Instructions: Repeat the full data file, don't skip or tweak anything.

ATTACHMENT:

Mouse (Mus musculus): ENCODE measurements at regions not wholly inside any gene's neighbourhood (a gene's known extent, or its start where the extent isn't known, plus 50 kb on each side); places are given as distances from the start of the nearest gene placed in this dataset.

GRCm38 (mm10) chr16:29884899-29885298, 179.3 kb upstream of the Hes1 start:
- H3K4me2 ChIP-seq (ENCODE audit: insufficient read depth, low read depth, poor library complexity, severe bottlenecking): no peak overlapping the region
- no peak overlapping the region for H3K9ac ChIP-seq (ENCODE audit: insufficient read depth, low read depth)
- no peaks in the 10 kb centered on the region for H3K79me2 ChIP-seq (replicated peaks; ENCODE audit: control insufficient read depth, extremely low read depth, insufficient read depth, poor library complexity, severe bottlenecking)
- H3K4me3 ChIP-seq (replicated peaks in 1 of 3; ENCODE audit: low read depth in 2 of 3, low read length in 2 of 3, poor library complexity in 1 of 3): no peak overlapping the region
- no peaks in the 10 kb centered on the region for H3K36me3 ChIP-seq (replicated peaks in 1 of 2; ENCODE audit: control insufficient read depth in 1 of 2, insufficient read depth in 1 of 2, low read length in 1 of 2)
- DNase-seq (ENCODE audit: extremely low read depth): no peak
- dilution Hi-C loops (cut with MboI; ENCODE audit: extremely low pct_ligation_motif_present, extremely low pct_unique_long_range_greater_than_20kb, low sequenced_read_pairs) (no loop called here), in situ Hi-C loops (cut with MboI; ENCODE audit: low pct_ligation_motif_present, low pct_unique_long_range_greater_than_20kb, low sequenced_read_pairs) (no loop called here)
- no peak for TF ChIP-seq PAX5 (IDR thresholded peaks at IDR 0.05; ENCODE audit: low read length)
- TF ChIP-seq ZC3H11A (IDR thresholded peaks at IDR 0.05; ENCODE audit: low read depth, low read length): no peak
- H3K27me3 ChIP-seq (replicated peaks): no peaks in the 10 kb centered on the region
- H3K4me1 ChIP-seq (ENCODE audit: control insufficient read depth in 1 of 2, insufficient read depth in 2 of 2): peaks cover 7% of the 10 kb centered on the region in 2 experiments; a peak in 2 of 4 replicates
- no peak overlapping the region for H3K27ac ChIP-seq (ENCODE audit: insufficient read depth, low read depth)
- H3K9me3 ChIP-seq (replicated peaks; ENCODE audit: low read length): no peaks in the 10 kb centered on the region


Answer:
Mouse (Mus musculus): ENCODE measurements at regions not wholly inside any gene's neighbourhood (a gene's known extent, or its start where the extent isn't known, plus 50 kb on each side); places are given as distances from the start of the nearest gene placed in this dataset.

GRCm38 (mm10) chr16:29884899-29885298, 179.3 kb upstream of the Hes1 start:
- H3K4me2 ChIP-seq (ENCODE audit: insufficient read depth, low read depth, poor library complexity, severe bottlenecking): no peak overlapping the region
- no peak overlapping the region for H3K9ac ChIP-seq (ENCODE audit: insufficient read depth, low read depth)
- no peaks in the 10 kb centered on the region for H3K79me2 ChIP-seq (replicated peaks; ENCODE audit: control insufficient read depth, extremely low read depth, insufficient read depth, poor library complexity, severe bottlenecking)
- H3K4me3 ChIP-seq (replicated peaks in 1 of 3; ENCODE audit: low read depth in 2 of 3, low read length in 2 of 3, poor library complexity in 1 of 3): no peak overlapping the region
- no peaks in the 10 kb centered on the region for H3K36me3 ChIP-seq (replicated peaks in 1 of 2; ENCODE audit: control insufficient read depth in 1 of 2, insufficient read depth in 1 of 2, low read length in 1 of 2)
- DNase-seq (ENCODE audit: extremely low read depth): no peak
- dilution Hi-C loops (cut with MboI; ENCODE audit: extremely low pct_ligation_motif_present, extremely low pct_unique_long_range_greater_than_20kb, low sequenced_read_pairs) (no loop called here), in situ Hi-C loops (cut with MboI; ENCODE audit: low pct_ligation_motif_present, low pct_unique_long_range_greater_than_20kb, low sequenced_read_pairs) (no loop called here)
- no peak for TF ChIP-seq PAX5 (IDR thresholded peaks at IDR 0.05; ENCODE audit: low read length)
- TF ChIP-seq ZC3H11A (IDR thresholded peaks at IDR 0.05; ENCODE audit: low read depth, low read length): no peak
- H3K27me3 ChIP-seq (replicated peaks): no peaks in the 10 kb centered on the region
- H3K4me1 ChIP-seq (ENCODE audit: control insufficient read depth in 1 of 2, insufficient read depth in 2 of 2): peaks cover 7% of the 10 kb centered on the region in 2 experiments; a peak in 2 of 4 replicates
- no peak overlapping the region for H3K27ac ChIP-seq (ENCODE audit: insufficient read depth, low read depth)
- H3K9me3 ChIP-seq (replicated peaks; ENCODE audit: low read length): no peaks in the 10 kb centered on the region